YOUNG ARTIST IS DRAWN TO SURVIVORS
THEY SAY a picture is worth a thousand words, but student artist Gideon Summerfield might consider that estimate modes t . O v e r 1 0 weeks last summer, Summerfield set himself the challenge of befriending members of Jewish Care’s Holocaust Survivors Centre in Hendon and then getting their consent to sketch their portraits. But what started as a means of keeping artistically busy before going off to study illustration at Cardiff University turned into a commitment to preserve the legacy of his subjects. They include a woman wearing the ring given to her by her wartime lover before he was killed by Nazi soldiers; a man displaying the concentration camp tattoo that was etched across his arm more than 70 years ago; and a loving couple, 62 years married, who met after the war.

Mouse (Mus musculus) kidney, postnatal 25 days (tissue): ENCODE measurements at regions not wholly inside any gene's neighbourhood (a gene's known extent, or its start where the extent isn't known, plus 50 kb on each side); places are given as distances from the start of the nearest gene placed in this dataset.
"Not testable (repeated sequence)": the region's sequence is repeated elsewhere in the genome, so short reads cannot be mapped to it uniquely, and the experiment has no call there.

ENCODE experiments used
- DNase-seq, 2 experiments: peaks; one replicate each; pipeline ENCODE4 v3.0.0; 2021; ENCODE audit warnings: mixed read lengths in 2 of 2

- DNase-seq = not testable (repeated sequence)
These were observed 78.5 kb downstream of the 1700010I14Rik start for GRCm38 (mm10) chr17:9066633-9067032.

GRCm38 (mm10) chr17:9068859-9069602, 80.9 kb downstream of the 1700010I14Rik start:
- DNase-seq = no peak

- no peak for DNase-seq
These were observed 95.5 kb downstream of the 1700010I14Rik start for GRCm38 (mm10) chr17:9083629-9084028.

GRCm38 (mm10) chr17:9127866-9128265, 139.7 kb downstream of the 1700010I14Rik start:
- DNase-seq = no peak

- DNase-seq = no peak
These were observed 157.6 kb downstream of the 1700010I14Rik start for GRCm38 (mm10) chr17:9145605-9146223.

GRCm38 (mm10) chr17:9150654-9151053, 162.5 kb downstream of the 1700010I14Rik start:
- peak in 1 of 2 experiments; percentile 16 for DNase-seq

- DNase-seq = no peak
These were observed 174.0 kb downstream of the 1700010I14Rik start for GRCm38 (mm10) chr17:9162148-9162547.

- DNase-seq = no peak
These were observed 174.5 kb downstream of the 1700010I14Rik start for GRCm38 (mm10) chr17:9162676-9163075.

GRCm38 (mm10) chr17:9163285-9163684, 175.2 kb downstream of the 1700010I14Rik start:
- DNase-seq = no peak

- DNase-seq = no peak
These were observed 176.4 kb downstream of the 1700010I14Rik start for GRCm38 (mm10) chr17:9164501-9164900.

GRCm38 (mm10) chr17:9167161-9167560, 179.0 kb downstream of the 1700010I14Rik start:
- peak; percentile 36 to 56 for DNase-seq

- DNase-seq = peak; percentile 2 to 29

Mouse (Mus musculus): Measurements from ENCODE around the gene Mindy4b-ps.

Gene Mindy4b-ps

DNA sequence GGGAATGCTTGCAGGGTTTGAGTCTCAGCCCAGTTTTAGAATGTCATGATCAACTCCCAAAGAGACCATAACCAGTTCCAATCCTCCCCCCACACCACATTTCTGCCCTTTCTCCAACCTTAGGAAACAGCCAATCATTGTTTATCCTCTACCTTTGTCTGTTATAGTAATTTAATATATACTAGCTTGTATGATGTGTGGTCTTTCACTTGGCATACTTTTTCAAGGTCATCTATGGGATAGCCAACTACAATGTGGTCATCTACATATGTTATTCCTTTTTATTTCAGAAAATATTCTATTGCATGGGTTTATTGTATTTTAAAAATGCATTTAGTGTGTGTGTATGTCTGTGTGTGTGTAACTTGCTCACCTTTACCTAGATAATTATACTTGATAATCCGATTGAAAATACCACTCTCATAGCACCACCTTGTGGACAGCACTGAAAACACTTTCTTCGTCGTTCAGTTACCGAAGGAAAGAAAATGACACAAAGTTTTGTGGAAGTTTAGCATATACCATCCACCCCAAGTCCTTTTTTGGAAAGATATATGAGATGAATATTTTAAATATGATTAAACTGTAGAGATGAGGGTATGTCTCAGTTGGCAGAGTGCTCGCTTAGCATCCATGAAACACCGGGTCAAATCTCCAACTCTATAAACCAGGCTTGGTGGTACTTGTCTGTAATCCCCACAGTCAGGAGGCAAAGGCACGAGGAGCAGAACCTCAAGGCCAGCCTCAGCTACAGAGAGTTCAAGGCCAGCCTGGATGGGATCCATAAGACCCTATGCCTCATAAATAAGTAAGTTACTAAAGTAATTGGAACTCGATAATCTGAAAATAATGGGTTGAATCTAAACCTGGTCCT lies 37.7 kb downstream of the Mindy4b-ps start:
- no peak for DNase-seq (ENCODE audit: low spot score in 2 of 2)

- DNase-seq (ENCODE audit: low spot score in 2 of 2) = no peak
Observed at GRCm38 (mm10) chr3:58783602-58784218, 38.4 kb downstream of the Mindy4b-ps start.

“I’d always heard bits and pieces about Holocaust survivors, but nothing in great detail,” explains Summerfield, 19, who studied at JFS and Hampstead Fine Arts College.
“But as I sat drawing them, many began to open up about their experiences and we formed really strong friendships. It became less about the pictures and more about my time in their company.”
Word of his project spread quickly around the survivors centre, which supports 550 people. Eventually, he completed 10 portraits, all in biro and each the result of a week in the company of the subject.
“It felt very natural to talk to them. They would hear about my life, I would hear about theirs. But then it would hit
‘AS I DREW THEM, WE FORMED STRONG FRIENDSHIPS’
Artist’s impression: Vera and Avram Schaufeld with Gideon Summerfield’s drawing